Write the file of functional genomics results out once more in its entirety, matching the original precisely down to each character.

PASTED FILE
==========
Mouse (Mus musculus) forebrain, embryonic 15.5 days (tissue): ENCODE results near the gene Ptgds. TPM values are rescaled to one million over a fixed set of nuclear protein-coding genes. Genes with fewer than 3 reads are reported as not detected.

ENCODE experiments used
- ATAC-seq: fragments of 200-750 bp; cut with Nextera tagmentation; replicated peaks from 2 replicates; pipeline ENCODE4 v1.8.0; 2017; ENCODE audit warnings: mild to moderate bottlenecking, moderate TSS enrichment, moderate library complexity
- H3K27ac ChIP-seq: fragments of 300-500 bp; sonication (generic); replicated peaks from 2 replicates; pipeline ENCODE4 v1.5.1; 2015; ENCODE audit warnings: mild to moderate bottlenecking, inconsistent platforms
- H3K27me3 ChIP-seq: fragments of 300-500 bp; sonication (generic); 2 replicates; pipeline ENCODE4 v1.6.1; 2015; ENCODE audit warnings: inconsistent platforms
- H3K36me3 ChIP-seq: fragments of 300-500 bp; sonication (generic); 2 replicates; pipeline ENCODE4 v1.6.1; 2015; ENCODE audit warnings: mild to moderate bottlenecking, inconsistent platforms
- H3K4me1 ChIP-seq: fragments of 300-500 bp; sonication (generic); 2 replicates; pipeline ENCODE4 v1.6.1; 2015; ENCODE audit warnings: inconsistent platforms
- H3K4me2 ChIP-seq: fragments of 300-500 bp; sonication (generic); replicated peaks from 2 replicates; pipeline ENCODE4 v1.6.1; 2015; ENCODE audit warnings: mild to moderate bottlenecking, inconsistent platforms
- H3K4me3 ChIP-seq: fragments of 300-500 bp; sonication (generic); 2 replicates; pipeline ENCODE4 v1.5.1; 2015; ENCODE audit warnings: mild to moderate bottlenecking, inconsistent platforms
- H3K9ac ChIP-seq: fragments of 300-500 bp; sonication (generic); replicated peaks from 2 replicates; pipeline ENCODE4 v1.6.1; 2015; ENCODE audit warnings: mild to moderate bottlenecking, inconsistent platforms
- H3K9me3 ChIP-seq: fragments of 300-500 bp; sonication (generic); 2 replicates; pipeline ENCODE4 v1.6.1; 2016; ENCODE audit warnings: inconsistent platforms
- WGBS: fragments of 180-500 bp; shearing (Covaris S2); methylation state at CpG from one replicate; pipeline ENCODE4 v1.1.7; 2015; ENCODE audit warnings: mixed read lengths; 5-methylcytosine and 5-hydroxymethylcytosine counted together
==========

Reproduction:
Mouse (Mus musculus) forebrain, embryonic 15.5 days (tissue): ENCODE results near the gene Ptgds. TPM values are rescaled to one million over a fixed set of nuclear protein-coding genes. Genes with fewer than 3 reads are reported as not detected.

ENCODE experiments used
- ATAC-seq: fragments of 200-750 bp; cut with Nextera tagmentation; replicated peaks from 2 replicates; pipeline ENCODE4 v1.8.0; 2017; ENCODE audit warnings: mild to moderate bottlenecking, moderate TSS enrichment, moderate library complexity
- H3K27ac ChIP-seq: fragments of 300-500 bp; sonication (generic); replicated peaks from 2 replicates; pipeline ENCODE4 v1.5.1; 2015; ENCODE audit warnings: mild to moderate bottlenecking, inconsistent platforms
- H3K27me3 ChIP-seq: fragments of 300-500 bp; sonication (generic); 2 replicates; pipeline ENCODE4 v1.6.1; 2015; ENCODE audit warnings: inconsistent platforms
- H3K36me3 ChIP-seq: fragments of 300-500 bp; sonication (generic); 2 replicates; pipeline ENCODE4 v1.6.1; 2015; ENCODE audit warnings: mild to moderate bottlenecking, inconsistent platforms
- H3K4me1 ChIP-seq: fragments of 300-500 bp; sonication (generic); 2 replicates; pipeline ENCODE4 v1.6.1; 2015; ENCODE audit warnings: inconsistent platforms
- H3K4me2 ChIP-seq: fragments of 300-500 bp; sonication (generic); replicated peaks from 2 replicates; pipeline ENCODE4 v1.6.1; 2015; ENCODE audit warnings: mild to moderate bottlenecking, inconsistent platforms
- H3K4me3 ChIP-seq: fragments of 300-500 bp; sonication (generic); 2 replicates; pipeline ENCODE4 v1.5.1; 2015; ENCODE audit warnings: mild to moderate bottlenecking, inconsistent platforms
- H3K9ac ChIP-seq: fragments of 300-500 bp; sonication (generic); replicated peaks from 2 replicates; pipeline ENCODE4 v1.6.1; 2015; ENCODE audit warnings: mild to moderate bottlenecking, inconsistent platforms
- H3K9me3 ChIP-seq: fragments of 300-500 bp; sonication (generic); 2 replicates; pipeline ENCODE4 v1.6.1; 2016; ENCODE audit warnings: inconsistent platforms
- WGBS: fragments of 180-500 bp; shearing (Covaris S2); methylation state at CpG from one replicate; pipeline ENCODE4 v1.1.7; 2015; ENCODE audit warnings: mixed read lengths; 5-methylcytosine and 5-hydroxymethylcytosine counted together